Over And Over

26.10. 2018 - 01.12.2018


Ahu Akgün, Ali Sentürk, Gamze Tasdan, Egemen Tuncer, Ihsan Oturmak, Meltem Sahin, Hamza Kirbas, Serdar Acar, Sibel Kocakaya

Berger states that: “An image is a sight which has been recreated or reproduced, it is an appearance, or a set of appearances, which has been detached from the place and time in which it first made its appearance and preserved - for a few moments or a few centuries.”*

Artists produce their works by collecting, contemplating and interpreting the images they see from the time that they were born. Occasionally, they create various compositions by augmenting images - either to reinforce the meanings of the subjects they work on, or to conceal its meaning. For example, in societies where the images are part of the religious practice, god symbols or holy scriptures are depicted in repetition. One of the purposes here is to emphasize the 'sacred' and to strengthen its image. When one considers works from the Renaissance and Baroque periods, it is possible to observe repetition in that the artists produce the same work over and over again, which could be considered more for the purpose of practicing and taming. The avant-garde artists, who followed them, do not see any harm in using the same motif repeatedly in the same or in other works. The use of repetitive images and patterns is particularly striking within the Art Nouveau movement. It is also common to have these kinds of repetition of music and poetry. In a way, it is related to time; first an image is created, then this image is multiplied and separated into several different meanings. When these images come together again, it strengthens and reinforces the meaning of the original meaning. What might be the purpose of using these repeating patterns for contemporary artists, or what do these repetitive images symbolize?

The ‘Over and Over’ exhibition seeks to lead us to the meditative sorcery and rhythm of repetitive images whilst questioning artists' probes.

In the exhibition, Ahu Akgün prepares an installation consisting of hundreds of small human head sculptures produced from plaster. This work, named "The Faces" by the artist, represents the crowd that we see every day, and that we are a part of. The artist, who examines all these faces individually during the production phase and afterwards, aims to touch, recognize, acknowledge, accept and feel those individual sculptures by touching, and in doing so, to convey this feeling to the audience. Ali Şentürk, who has been influenced by Roy Anderson's cinematic acumen in his recent designs that are increasingly simplified, does not aim to visualize the multiplicity or complexity of the repetition of figure. His aim is to search, find, and dig into memory again and again, as it is an archaeological excavation of particular figures in the crowds. This is a personal obsession and a ritual. In "Do not Look Back", Gamze Taşdan combines gender and tradition issues, which are generally emphasized in the practice of art, with popular aesthetic language. The image of "hand-gunned woman", which is often used in Yeşilçam or in a fantasy setting in Hollywood cinema or in a romantic scene, has a different meaning in today's ambience. The weapons that men acquire just for pleasure during the time where even the state is insufficient to protect the people, are transformed into a tool that women use to protect and defend themselves against men. Egemen Tuncer’s work in the exhibition was aiming to revive the ceramic wall that was designed by Sadi Diren for the Atatürk Cultural Center in 1971. The design has disappeared with the demolition of the historical building this year. The artist brings together each and every piece of this design as a historical site with cultural heritage value, reconstructs it through drawings and plans. Ihsan Oturmak refers to the concept of uniformification in his work that he produced as a reference to a military service memory photograph. The soldier, who is the main character of the photograph, cannot be distinguished from other soldiers wearing the same uniform. By abstractly placing the face of that soldier in the lower left corner of the painting, he stresses over this concept. Meltem Şahin, with the help of animations and illustrations, conceptually focuses on human psychology and philosophy. She carries the moods of her figures into drawings and then moving images. These figures in repetitive motion turn into a transformation process and a loop. Hamza Kırbaş creates a set of words and phrases using the Gestuno (international sign language) alphabet in his three-dimensional neon series. His work named 'Come' aims to establish an international communication using the power of its meaning and the way it is expressed. Sibel Kocakaya, who uses photography, video and painting as her main mediums, questions the relationship between space and body with a distinctive monochrome palette.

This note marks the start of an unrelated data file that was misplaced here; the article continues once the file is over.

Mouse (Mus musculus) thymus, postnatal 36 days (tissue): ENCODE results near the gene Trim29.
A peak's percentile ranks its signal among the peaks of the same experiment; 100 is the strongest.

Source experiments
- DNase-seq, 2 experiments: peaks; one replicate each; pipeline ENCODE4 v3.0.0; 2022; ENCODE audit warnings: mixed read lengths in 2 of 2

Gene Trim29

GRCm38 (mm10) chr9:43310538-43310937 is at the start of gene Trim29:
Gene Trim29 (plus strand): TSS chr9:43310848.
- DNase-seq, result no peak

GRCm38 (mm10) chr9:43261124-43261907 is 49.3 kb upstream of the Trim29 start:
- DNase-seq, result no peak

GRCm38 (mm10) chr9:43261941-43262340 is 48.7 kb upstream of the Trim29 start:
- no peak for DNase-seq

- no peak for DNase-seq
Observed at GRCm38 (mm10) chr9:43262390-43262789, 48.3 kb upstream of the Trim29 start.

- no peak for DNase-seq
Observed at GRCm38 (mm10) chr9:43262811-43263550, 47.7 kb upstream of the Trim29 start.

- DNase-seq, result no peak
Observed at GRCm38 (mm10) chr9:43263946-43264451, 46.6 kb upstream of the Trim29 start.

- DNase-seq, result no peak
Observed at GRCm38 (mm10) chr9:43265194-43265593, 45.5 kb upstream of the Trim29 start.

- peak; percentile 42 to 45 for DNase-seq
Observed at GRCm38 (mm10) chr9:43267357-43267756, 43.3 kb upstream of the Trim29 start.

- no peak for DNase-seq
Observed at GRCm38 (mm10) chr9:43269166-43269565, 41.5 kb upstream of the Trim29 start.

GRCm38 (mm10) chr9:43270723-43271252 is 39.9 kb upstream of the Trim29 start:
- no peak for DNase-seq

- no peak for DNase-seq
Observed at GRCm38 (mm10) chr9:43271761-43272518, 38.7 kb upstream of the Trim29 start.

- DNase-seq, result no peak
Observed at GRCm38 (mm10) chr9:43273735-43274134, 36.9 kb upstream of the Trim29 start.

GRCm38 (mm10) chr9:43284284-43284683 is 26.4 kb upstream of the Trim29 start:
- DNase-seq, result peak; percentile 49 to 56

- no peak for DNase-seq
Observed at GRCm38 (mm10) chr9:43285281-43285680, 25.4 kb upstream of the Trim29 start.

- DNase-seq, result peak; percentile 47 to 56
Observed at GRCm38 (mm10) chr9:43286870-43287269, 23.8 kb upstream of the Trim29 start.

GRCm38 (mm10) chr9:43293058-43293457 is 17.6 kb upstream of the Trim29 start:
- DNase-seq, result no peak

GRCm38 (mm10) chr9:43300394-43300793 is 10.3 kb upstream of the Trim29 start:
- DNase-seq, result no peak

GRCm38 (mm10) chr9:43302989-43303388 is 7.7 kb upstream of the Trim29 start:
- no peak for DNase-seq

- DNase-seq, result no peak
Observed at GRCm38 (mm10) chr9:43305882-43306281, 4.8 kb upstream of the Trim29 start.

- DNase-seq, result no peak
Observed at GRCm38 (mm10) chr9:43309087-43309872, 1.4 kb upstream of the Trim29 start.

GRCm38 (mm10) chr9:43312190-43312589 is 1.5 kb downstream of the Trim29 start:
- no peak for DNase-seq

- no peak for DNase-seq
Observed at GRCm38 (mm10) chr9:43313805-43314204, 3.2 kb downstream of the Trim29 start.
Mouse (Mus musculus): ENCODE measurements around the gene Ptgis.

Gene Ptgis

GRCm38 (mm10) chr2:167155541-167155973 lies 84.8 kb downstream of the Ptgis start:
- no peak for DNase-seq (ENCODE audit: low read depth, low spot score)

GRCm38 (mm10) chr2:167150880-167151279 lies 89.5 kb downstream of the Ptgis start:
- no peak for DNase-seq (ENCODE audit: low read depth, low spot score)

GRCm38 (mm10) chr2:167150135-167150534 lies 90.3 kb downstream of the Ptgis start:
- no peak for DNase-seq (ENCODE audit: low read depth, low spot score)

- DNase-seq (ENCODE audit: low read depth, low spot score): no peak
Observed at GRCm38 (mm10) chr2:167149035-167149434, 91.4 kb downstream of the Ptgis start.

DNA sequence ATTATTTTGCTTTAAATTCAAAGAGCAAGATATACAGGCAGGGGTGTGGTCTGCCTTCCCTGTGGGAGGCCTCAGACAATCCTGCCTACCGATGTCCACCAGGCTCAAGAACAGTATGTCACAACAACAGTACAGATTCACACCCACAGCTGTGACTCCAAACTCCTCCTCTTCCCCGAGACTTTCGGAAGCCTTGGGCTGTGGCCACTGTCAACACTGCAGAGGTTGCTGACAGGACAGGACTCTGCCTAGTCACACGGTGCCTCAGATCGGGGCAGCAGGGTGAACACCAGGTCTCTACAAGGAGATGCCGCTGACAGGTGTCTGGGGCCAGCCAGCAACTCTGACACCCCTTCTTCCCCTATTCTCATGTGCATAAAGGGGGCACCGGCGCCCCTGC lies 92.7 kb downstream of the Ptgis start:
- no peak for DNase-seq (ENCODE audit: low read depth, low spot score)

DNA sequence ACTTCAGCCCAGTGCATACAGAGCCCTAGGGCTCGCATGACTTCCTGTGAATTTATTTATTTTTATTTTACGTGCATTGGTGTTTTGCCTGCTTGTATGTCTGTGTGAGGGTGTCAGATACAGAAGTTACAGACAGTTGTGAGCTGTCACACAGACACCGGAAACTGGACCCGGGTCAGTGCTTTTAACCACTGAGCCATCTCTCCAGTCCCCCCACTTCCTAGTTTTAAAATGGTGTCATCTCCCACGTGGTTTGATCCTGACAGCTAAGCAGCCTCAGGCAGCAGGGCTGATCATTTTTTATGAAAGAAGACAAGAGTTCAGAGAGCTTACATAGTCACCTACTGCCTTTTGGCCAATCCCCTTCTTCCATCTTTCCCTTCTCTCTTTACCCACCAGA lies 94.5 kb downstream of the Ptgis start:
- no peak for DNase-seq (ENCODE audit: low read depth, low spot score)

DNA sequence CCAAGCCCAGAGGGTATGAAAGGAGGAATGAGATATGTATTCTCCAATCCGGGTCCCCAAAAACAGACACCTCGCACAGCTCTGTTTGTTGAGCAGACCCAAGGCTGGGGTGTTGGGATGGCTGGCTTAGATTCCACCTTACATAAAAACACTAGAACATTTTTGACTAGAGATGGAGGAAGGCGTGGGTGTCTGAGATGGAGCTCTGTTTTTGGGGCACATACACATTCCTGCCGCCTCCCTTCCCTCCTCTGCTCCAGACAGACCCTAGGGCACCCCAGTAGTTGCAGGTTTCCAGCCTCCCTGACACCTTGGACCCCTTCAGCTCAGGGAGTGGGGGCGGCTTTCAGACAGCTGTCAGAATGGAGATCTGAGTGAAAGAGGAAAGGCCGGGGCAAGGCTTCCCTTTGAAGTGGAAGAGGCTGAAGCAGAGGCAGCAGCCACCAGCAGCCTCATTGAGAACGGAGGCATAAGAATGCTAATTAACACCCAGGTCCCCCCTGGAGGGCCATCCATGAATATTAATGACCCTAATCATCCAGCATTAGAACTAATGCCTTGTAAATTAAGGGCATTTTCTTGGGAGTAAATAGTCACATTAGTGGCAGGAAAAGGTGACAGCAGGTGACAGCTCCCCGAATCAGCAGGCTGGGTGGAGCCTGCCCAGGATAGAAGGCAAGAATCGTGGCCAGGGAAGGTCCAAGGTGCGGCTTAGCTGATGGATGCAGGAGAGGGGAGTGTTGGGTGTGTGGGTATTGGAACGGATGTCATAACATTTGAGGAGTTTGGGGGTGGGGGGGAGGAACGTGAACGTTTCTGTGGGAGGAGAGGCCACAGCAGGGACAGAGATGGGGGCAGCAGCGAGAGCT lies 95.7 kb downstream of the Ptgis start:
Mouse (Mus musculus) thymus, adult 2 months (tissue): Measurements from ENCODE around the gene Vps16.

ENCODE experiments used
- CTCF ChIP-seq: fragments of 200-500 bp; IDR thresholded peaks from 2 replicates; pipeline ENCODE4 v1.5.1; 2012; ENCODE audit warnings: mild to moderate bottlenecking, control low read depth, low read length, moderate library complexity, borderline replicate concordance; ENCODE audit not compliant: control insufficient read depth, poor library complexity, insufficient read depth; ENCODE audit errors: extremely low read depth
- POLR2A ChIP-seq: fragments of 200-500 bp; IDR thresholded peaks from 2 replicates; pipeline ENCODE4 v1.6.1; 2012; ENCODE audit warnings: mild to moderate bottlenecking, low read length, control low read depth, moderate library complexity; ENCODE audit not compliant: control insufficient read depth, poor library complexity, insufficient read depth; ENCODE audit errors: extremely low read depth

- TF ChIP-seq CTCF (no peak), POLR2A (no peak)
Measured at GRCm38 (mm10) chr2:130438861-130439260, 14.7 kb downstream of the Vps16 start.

*BERGER; John, Görme Biçimleri, Metis Yayıncılık, İstanbul, 2006.

*KUNAK, Göksu, Hem İç Hem Dış Hem Parça Hem Tekrar, e-skop, 2013.